Handling a Los Angeles class submarine

Discussion in 'Submariners' started by spearfish, Mar 1, 2008.

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  1. The Summer 2007 edition of Undersea Warfare has an article on handling a Los Angeles class submarine:
    Handling the Los Angeles class

    Would anybody like to comment on how ours compares?
  2. There's no real detail, I found the article a bit superficial, but that's hardly surprising.
  3. Just watch The Hunt For Red October a few times and you'll soon have it off to a tee
    geoff(ers) :nemo:
  4. I crashed a Los Angeles simulator once.
  5. In a moment of madness I had a Sub in Los Angeles; spending half the next day welded to the loo was another matter.
    This is a thread about fast food chains isn't it?
  6. I don't do subs, but I can do a ...............
  7. Ship Control - Bridge...Train the egg beater green 35...run the egg beater.
    Green 35 run the egg beater roger.
    Bridge - Ship Control...egg beater running..........
    (Oh good...the Yardies really did tighten up those retaining bolts and it's not gone whizzing orf into the murky depths of nine wharf south)!
    The Jimmy always wanted the first heaving line across from about forty metres off the jetty. 'If I could throw that far sir I'd be in the olympic line throwing team'.....'Just throw it leader...they've got grapples'. They did have grapples but Jan Dockies being Jan Dockies they missed by miles as well!
    Up steps the next thrower...and the line ends up along the water line going aft...next thrower and it's big snotty heap directly onto the cat...
    The Jimmy again 'Leader, dog watch heaving line throwing after secure' 'roger sir'.......'Smudge your turn'....HURL.....and the monkeys fist nearly decapitates Captain SM2. 'Casing officer to the bottom of the fin....casing officer tell AB Smith that I saw him trying to kill the Captain SM and that he's not got away with it. Casing officer to Smudge.....'effing good shot Smudge the Jimmy owes you one'.

    When coming alongside in the UK or most other places we used to have more tugs than you could shake a hairy stick at. We spent a lot of time cursing them for carving chunks out of our tile fit and franticaly pointing out the places where there were sensors below the water line that other boats didn't have.

    The tug boat captains used to love going astern to take weigh off and watch us twitch when the wires went taut....there really was nowhere to hide!
  8. Sonny Lister managed it with two lines tied together (Wing Nut not Half Wing Nut) :dwarf: Longest throw I`ve ever seen.
  9. LA class were over rated....we exercised (HMCS/M Onondaga) off of Norfolk in 1979, we played Ivan (Foxtrot) and they had 2 of their boats out trying to find us.

    We carried an American LT as a referee, after 10 encounters it was Onondaga (Foxtrot) 10 LA Class 1 and the only reason they even got 1 was we had been picked up on SOSUS while snorting, we drifted over the line, and Norfolk sent them the coordinates.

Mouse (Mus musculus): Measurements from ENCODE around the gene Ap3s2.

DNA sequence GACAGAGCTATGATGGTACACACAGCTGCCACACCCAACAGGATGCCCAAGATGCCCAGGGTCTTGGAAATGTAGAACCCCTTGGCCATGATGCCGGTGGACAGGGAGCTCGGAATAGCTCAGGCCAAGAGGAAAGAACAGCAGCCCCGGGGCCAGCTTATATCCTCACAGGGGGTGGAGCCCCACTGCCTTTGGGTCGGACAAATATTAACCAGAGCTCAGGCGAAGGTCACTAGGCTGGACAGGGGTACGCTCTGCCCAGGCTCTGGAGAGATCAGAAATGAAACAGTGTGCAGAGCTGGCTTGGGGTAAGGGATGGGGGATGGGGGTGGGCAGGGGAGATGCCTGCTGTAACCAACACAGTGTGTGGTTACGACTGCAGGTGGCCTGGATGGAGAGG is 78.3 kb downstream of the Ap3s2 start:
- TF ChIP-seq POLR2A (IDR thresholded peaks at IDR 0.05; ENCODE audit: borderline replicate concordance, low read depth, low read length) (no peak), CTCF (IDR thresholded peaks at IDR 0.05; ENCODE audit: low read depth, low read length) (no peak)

After each time we would intercept their boats and fire off a couple the skipper would get on the UWT and announce that they had just been killed, well after the 4th time of being told you had been wasted the Yanks refused to acknowledge, so the skipper decided to use one of those little laugh boxes each time after that, so the Yanks would get the sound of laughing....the expression on the American referee was priceless...and Norfolk was embarrassed...but we had a good run ashore as Ruskies... :thumright:

    Those boats sounded like locomotives under water when traveling at great speeds, so fire (swim out) the fish and sit and wait....... :dwarf:
  10. Sonny (the bigger of the pair) used to throw the hammer for the Navy and bend torpedo loading rails to get them to fit. Thank god he was a meek and mild character.
    He also chopped through a Kevlar TA stub cable...but he might not like people knowing that! :threaten:
  11. The Septics never ever trusted their navigation fixes...whenever we interacted with them for a bit of underwater dog fighting they always used our plot lock as the reference point for the 'no go overlineee'.

    The 688's were deathly quiet at patrol speeds though...all we ever got was fleeting tonals moving aft or fwd through the beams and that at very very close range. Then again we were very very quiet to...and more often than not had a better TA and tactics.

    Two point ranging, they loved it - we didn't. Damn target just won't play the white man and stay on course during each leg. Spiral in tactic was a bit too steely eyed though...get that wrong and clang...well you'd definitely worked out his range...in the end!

    Great fun was had by all and thank god they were on our side...the runs ashore in Elmer land were always fantastic, the Yanks bless 'em were generous to a fault. Something like this country used to be before we got all twisted and bitter! :rambo:

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